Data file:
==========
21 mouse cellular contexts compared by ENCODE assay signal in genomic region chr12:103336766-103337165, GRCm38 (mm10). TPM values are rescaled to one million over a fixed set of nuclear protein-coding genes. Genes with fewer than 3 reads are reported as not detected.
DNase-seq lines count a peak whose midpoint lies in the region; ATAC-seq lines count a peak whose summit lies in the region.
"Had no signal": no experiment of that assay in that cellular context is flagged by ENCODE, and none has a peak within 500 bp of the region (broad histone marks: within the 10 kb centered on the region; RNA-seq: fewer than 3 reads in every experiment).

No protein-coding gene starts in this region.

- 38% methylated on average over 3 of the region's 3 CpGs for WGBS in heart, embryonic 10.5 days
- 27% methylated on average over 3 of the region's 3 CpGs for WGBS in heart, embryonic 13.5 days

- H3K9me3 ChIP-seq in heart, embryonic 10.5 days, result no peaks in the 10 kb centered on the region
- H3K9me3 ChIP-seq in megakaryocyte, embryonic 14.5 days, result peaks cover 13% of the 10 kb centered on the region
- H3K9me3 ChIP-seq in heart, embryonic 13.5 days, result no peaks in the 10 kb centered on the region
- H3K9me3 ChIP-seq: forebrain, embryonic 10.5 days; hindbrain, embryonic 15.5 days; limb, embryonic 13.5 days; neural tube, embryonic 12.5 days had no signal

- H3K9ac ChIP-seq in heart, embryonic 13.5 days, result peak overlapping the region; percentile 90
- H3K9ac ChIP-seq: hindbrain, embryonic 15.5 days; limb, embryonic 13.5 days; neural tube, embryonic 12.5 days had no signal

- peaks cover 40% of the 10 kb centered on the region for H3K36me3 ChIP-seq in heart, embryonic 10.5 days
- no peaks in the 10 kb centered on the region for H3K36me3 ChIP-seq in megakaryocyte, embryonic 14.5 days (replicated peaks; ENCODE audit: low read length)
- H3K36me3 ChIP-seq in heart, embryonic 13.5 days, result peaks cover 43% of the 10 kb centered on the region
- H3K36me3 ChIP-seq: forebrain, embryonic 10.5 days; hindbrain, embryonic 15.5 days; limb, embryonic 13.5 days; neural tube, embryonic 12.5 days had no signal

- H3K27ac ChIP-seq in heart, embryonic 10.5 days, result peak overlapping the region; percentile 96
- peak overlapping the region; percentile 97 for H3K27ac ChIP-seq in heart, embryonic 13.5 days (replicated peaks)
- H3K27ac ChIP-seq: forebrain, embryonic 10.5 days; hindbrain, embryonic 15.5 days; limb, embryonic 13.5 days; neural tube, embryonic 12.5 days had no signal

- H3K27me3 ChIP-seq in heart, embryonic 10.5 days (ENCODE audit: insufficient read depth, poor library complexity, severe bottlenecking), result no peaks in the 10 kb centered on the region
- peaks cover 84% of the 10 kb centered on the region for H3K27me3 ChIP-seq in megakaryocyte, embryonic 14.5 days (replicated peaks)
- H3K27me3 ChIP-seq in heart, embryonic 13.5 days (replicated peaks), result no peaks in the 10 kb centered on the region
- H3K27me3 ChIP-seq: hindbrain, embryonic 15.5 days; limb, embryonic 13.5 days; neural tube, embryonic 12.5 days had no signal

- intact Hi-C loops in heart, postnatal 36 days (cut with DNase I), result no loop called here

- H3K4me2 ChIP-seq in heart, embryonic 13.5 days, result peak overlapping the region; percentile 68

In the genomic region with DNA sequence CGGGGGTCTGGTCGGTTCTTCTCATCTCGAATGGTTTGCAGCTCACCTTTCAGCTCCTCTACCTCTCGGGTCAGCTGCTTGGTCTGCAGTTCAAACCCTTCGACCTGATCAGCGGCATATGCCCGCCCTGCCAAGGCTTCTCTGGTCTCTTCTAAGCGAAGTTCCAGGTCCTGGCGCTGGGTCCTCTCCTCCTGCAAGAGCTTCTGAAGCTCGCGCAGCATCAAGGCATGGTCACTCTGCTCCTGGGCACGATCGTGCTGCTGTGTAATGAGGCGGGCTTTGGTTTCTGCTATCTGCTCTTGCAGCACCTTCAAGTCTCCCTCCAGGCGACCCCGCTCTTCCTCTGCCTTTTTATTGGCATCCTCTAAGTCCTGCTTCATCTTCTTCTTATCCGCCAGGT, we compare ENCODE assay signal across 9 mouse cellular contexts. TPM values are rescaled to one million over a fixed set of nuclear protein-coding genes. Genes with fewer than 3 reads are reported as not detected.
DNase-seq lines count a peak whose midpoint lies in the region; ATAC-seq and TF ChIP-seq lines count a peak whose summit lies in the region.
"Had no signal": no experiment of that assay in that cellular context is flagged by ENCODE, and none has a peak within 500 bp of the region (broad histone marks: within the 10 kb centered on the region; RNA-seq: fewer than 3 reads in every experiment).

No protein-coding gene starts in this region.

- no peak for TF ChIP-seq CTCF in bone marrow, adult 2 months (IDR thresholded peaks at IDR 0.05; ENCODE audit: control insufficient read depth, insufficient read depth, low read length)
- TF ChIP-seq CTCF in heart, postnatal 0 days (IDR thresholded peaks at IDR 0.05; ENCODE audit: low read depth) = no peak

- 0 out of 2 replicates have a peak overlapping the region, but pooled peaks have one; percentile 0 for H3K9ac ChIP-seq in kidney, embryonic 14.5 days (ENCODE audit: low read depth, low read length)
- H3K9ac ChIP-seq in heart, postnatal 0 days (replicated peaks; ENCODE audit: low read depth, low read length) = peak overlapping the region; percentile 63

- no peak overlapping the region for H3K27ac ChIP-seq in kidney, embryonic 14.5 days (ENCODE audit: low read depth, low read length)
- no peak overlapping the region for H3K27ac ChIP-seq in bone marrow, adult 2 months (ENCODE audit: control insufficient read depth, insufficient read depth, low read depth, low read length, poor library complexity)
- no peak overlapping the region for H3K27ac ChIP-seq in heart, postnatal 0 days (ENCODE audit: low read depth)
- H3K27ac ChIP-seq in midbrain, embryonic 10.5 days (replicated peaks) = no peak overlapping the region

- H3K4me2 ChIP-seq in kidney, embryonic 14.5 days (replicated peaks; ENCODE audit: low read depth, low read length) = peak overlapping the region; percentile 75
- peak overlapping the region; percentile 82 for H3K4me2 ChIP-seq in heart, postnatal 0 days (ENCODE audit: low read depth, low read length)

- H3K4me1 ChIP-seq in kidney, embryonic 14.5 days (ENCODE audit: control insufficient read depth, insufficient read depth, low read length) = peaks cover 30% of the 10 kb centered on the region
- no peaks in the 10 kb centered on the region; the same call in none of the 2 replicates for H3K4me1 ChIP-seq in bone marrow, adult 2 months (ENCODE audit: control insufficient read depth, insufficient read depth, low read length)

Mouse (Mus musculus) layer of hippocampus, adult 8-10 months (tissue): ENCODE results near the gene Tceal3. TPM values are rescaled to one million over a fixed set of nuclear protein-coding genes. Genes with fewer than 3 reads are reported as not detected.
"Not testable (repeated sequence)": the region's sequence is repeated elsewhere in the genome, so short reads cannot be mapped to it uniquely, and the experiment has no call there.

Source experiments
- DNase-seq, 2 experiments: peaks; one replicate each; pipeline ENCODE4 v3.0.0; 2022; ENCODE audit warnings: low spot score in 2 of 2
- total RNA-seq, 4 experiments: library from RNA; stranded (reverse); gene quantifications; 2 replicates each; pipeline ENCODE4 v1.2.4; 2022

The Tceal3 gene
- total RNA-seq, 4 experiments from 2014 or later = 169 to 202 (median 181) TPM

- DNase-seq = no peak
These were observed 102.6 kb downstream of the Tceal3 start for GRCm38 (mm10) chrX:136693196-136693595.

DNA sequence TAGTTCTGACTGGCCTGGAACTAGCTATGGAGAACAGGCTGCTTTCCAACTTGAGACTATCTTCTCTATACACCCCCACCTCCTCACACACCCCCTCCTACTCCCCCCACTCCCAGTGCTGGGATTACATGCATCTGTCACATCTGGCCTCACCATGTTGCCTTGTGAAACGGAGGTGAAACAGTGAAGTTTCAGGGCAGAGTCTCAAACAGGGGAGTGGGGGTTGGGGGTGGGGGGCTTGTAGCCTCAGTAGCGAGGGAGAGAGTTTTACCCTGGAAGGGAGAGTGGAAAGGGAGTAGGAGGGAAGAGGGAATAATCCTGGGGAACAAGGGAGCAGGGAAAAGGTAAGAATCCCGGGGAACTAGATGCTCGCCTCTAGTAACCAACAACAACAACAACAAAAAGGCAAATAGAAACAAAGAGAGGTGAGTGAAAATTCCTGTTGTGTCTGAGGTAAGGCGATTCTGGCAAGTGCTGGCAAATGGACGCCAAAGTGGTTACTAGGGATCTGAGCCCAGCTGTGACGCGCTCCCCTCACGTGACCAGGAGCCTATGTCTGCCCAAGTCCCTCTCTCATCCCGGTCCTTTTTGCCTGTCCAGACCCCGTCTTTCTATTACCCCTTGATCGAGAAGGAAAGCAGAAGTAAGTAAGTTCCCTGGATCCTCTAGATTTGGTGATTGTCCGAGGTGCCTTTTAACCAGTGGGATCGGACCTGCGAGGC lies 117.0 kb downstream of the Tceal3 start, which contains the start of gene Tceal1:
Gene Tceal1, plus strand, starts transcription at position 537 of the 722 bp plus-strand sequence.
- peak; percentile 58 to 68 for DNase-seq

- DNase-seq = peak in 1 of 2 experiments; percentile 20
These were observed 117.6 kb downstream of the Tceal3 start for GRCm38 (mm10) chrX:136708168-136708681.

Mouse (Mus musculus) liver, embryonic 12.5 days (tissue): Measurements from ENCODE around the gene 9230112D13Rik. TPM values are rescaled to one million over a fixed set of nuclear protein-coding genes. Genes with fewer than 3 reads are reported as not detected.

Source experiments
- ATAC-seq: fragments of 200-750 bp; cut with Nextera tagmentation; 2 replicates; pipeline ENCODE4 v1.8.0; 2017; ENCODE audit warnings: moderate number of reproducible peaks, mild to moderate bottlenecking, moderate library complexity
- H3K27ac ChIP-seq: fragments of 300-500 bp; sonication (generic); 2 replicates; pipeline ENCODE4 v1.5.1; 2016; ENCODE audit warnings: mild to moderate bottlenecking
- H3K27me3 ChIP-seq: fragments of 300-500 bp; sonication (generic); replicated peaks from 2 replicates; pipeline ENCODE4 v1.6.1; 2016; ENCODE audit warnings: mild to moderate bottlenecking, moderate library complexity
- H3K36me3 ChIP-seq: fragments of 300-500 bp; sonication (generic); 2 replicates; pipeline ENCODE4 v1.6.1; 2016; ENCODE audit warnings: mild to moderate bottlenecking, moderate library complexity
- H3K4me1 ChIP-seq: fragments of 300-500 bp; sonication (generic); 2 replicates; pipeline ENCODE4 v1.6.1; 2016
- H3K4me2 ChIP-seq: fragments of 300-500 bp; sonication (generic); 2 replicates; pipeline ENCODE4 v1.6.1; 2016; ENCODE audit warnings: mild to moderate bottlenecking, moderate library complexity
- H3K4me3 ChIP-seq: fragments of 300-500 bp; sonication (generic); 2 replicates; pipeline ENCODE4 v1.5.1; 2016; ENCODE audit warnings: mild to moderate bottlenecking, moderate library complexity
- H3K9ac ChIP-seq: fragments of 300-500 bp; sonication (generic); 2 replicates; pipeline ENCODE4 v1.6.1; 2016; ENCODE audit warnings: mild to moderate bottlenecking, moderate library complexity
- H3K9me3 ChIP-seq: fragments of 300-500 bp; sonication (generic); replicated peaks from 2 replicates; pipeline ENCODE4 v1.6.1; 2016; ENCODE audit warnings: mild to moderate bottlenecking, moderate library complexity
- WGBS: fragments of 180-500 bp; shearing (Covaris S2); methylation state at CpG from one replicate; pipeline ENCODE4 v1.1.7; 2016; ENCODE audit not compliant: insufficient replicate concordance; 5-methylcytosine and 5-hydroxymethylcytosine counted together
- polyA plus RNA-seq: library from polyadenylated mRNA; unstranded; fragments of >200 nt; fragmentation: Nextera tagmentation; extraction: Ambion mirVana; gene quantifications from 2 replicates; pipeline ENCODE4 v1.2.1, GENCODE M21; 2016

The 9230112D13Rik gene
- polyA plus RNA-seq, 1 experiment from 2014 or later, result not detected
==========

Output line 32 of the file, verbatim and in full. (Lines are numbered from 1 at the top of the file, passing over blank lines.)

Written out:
- 0 out of 2 replicates have a peak overlapping the region, but pooled peaks have one; percentile 0 for H3K9ac ChIP-seq in kidney, embryonic 14.5 days (ENCODE audit: low read depth, low read length)